Freud noticed this early on in his work and even formalized it initially by saying that analysis falls into two stages: one stage in which the analyst presents the patient with fine explanations of her symptoms, and a second in which change finally occurs, the patient taking up the material of her own analysis herself. Later, Freud formulated the problem differently, in terms of what he called “an economic factor”: a powerful force must be holding the patient’s symptom in place—the patient must be deriving considerable satisfaction from it (even if it is, as Freud qualifies it, a “substitute” satisfaction).
This brings up the fundamental distinction that Freud makes between representation and affect. For example, if we hypnotize a patient, we can elicit all kinds of representations from him—we can get him to remember the most minute details of events that he cannot remember at all while awake, we can get him to put into words many aspects of his history—but often nothing changes. When we wake him up from hypnosis, he remembers nothing more than before, and the symptoms that seem to be tied to those events often remain intact. It is only when the patient is able to articulate his history and feel something at the same time—some emotion or affect—that change occurs.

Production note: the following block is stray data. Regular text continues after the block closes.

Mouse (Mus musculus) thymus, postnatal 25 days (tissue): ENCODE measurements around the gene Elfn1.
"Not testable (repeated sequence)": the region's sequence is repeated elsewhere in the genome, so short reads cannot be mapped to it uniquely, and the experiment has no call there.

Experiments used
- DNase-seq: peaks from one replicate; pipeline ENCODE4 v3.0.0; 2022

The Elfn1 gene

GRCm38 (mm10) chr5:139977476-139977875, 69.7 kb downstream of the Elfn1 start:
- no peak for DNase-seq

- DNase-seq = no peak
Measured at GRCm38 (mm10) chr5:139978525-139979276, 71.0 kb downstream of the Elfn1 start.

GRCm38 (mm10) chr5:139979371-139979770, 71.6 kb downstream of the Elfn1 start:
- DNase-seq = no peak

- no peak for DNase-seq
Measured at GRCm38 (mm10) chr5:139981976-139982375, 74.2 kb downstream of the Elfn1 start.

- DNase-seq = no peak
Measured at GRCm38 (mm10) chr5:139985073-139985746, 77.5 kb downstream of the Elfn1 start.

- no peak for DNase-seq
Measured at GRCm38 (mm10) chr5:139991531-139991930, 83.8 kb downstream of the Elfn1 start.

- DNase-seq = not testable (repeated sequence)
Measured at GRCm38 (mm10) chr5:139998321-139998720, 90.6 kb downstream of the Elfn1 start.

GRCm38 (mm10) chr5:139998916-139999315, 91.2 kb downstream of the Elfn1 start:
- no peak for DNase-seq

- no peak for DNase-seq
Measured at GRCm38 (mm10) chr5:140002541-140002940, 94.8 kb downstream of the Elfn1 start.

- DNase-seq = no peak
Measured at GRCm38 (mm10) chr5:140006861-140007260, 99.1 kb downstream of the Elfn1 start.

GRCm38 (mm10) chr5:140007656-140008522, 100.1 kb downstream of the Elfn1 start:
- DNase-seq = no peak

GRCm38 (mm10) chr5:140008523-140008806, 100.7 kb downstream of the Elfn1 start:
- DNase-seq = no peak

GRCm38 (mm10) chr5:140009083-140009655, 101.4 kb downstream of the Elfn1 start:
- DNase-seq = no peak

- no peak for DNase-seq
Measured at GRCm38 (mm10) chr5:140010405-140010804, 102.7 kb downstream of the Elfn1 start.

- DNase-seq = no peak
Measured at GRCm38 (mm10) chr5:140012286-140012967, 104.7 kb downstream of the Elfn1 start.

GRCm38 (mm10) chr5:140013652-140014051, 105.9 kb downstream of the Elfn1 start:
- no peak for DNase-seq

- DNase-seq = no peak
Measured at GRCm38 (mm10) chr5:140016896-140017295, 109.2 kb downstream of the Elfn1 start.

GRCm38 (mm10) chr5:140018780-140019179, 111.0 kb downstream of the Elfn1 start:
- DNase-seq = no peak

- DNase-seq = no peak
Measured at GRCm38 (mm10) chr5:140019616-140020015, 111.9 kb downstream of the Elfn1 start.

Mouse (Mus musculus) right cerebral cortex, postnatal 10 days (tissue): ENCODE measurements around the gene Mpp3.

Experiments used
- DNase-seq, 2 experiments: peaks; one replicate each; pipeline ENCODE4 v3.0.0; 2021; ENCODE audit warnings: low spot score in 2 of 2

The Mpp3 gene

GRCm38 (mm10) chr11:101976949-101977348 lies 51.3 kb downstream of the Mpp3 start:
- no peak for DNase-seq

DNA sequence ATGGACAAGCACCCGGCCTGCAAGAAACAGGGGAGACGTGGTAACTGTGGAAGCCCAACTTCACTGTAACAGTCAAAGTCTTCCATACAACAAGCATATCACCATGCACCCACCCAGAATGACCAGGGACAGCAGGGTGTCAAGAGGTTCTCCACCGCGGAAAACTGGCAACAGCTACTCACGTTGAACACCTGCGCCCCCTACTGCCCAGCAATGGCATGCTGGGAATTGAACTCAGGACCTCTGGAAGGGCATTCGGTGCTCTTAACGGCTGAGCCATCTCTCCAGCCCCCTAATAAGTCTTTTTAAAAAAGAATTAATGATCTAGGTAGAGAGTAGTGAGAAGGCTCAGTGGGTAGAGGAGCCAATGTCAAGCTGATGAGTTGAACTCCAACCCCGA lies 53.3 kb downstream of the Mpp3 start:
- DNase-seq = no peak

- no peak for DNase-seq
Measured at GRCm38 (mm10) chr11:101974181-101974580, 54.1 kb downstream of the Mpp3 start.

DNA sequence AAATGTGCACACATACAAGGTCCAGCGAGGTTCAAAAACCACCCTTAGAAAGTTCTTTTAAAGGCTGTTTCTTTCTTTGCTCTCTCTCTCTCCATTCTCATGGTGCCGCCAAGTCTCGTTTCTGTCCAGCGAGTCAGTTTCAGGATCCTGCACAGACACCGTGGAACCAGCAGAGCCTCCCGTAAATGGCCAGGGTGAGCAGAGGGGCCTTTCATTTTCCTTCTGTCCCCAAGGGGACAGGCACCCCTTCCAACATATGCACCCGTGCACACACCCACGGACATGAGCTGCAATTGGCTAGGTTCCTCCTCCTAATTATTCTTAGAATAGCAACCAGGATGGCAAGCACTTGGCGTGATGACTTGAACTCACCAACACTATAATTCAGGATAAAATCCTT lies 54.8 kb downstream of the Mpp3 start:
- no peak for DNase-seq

Representation without affect is thus sterile.This is one of the reasons for the sterility of so-called “self-analysis”: you tell yourself lovely stories about the past, you analyze your dreams and fantasies to yourself or on paper, but nothing happens, nothing changes. It is all very informative and interesting; you remember all kinds of things about your past, but there is no metamorphosis. Affect is rarely brought into play without the presence of another person to whom you address all of these thoughts, dreams, and fantasies."